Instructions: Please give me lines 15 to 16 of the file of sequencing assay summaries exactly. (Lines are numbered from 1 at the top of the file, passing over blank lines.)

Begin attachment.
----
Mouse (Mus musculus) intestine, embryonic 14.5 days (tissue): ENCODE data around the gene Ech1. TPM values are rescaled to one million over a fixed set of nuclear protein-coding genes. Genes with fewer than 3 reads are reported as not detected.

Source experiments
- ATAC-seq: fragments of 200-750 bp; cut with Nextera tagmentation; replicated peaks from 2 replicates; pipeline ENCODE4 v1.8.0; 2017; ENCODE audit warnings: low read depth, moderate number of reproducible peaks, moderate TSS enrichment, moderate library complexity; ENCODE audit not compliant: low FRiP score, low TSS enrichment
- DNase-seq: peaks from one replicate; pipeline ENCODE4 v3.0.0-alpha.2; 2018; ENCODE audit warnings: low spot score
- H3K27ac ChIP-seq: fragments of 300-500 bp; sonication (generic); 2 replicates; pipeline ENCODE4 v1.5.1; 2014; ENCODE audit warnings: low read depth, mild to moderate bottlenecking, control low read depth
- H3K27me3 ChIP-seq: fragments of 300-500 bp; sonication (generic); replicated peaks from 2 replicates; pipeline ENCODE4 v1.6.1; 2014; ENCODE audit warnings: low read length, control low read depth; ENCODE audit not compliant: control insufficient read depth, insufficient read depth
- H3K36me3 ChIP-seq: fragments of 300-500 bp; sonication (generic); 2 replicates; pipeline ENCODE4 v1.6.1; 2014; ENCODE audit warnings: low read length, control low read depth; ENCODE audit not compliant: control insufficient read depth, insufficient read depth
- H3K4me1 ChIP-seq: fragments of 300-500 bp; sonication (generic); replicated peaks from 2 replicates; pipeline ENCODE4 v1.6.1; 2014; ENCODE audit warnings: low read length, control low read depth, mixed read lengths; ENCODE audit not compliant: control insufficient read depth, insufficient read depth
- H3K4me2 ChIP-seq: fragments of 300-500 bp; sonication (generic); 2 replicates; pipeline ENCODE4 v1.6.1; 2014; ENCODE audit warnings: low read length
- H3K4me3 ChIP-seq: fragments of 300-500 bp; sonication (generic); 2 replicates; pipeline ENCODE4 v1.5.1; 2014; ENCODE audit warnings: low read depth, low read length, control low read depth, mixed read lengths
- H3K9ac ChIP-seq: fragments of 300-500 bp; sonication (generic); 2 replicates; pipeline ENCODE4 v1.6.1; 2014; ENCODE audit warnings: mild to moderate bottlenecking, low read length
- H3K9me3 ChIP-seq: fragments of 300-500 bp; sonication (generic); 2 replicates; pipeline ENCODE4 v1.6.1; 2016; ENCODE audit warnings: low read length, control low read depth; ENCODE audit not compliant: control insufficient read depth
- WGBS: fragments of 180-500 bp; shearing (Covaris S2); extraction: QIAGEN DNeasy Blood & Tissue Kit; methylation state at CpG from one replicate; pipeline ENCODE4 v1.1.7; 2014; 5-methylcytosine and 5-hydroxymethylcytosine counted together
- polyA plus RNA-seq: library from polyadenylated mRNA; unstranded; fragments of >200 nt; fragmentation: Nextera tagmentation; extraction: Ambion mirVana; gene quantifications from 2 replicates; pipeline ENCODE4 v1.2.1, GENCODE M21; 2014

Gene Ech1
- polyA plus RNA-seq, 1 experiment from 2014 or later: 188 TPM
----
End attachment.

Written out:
Gene Ech1
- polyA plus RNA-seq, 1 experiment from 2014 or later: 188 TPM